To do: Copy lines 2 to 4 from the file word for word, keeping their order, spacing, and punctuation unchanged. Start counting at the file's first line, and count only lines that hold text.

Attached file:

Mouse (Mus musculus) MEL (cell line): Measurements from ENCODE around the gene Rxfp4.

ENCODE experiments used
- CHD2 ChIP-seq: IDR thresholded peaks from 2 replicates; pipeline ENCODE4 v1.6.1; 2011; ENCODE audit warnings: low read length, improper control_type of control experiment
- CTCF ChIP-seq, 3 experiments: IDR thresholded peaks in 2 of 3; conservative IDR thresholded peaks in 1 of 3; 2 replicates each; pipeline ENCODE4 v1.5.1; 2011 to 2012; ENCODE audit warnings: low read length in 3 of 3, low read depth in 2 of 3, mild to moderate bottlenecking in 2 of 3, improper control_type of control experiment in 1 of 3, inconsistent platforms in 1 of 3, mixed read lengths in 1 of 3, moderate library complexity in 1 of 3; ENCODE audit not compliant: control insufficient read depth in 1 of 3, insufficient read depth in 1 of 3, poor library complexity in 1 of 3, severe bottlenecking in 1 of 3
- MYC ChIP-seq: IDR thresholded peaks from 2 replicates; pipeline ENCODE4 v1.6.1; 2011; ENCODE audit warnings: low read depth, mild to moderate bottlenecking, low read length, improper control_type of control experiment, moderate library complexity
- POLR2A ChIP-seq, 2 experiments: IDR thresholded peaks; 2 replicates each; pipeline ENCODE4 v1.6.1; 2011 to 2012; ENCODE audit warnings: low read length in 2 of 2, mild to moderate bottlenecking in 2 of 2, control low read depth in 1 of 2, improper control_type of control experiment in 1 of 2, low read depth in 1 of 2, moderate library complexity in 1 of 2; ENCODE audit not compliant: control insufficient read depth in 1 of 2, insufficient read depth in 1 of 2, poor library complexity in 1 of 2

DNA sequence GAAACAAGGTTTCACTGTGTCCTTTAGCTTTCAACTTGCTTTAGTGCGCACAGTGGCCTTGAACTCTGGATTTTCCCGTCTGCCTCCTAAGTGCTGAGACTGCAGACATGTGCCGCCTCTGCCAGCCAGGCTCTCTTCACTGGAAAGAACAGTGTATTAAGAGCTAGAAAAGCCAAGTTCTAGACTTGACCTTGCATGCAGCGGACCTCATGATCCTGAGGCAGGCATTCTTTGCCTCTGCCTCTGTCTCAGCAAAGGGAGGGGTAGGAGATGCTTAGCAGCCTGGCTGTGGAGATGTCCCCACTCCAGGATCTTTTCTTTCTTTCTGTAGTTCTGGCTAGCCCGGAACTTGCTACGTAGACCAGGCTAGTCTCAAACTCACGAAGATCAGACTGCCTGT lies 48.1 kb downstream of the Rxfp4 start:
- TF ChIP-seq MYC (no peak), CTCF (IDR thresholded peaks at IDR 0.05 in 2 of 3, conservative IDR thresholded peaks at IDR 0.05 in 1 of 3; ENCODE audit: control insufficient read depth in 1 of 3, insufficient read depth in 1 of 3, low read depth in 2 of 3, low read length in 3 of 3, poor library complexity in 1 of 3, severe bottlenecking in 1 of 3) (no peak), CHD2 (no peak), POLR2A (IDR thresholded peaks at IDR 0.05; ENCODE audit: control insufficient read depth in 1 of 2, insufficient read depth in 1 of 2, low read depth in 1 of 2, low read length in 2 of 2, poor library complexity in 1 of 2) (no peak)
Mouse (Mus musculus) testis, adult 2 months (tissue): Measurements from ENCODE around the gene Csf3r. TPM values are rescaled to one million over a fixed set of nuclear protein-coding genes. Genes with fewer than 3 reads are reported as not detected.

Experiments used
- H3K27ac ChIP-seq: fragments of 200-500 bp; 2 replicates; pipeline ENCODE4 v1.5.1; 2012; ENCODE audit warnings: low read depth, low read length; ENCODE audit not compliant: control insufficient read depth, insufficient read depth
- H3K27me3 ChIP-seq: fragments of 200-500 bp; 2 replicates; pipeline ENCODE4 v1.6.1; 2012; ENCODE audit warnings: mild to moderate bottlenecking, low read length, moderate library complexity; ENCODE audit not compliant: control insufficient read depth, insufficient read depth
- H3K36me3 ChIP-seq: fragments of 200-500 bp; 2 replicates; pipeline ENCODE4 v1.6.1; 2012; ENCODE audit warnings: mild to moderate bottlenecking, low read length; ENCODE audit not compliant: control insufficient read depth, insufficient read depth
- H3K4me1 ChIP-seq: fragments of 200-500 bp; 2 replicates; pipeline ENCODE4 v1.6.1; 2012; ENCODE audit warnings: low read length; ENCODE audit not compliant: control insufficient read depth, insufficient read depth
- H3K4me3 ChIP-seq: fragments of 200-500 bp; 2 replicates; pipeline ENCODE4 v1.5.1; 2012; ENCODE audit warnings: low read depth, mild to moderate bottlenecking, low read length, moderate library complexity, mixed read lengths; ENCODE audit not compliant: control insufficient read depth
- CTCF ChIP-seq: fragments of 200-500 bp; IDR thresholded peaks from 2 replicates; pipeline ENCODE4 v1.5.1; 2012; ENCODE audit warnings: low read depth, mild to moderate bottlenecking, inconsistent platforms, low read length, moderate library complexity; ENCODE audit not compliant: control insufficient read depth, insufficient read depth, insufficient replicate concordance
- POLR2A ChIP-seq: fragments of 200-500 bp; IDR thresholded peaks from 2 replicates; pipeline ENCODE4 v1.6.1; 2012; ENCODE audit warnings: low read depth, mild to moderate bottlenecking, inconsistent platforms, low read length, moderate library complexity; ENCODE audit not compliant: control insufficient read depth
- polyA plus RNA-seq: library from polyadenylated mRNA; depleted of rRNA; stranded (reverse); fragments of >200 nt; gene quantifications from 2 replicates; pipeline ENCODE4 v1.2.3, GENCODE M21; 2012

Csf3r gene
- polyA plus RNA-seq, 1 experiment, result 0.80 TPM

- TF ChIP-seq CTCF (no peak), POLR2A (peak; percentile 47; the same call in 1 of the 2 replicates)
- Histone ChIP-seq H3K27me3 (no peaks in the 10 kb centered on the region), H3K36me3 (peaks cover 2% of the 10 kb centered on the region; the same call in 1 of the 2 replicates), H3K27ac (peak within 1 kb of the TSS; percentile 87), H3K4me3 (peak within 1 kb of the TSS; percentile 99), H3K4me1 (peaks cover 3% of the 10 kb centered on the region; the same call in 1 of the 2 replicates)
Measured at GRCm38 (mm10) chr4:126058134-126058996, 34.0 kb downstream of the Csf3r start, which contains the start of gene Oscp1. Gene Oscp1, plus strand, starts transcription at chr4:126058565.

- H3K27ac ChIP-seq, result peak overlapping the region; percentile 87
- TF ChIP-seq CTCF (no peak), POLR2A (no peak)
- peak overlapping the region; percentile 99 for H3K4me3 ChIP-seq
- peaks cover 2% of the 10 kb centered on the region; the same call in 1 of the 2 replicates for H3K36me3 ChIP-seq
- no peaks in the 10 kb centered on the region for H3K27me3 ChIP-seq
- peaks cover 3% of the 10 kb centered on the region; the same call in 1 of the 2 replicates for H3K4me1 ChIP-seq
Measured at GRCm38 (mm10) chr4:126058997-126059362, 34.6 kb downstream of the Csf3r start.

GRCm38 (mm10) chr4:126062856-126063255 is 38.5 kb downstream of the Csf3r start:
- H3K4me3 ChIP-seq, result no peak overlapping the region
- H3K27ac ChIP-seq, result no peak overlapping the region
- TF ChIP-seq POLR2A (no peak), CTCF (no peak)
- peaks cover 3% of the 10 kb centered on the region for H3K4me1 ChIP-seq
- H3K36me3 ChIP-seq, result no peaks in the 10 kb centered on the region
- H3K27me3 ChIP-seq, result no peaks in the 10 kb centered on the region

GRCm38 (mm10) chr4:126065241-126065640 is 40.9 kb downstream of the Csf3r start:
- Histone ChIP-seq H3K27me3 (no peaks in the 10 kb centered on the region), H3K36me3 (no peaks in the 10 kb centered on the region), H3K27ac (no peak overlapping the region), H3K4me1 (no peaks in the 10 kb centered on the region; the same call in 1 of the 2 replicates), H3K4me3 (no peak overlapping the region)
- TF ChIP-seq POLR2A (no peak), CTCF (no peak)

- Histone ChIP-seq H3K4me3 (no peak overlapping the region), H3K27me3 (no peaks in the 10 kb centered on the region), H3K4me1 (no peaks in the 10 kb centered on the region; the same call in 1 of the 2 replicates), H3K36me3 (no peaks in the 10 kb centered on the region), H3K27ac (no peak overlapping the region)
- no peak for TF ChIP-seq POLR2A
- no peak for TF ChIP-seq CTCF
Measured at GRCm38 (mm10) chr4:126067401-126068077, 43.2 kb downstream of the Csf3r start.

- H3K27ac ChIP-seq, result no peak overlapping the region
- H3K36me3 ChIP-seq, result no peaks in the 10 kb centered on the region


ENCODE experiments used
- CHD2 ChIP-seq: IDR thresholded peaks from 2 replicates; pipeline ENCODE4 v1.6.1; 2011; ENCODE audit warnings: low read length, improper control_type of control experiment
- CTCF ChIP-seq, 3 experiments: IDR thresholded peaks in 2 of 3; conservative IDR thresholded peaks in 1 of 3; 2 replicates each; pipeline ENCODE4 v1.5.1; 2011 to 2012; ENCODE audit warnings: low read length in 3 of 3, low read depth in 2 of 3, mild to moderate bottlenecking in 2 of 3, improper control_type of control experiment in 1 of 3, inconsistent platforms in 1 of 3, mixed read lengths in 1 of 3, moderate library complexity in 1 of 3; ENCODE audit not compliant: control insufficient read depth in 1 of 3, insufficient read depth in 1 of 3, poor library complexity in 1 of 3, severe bottlenecking in 1 of 3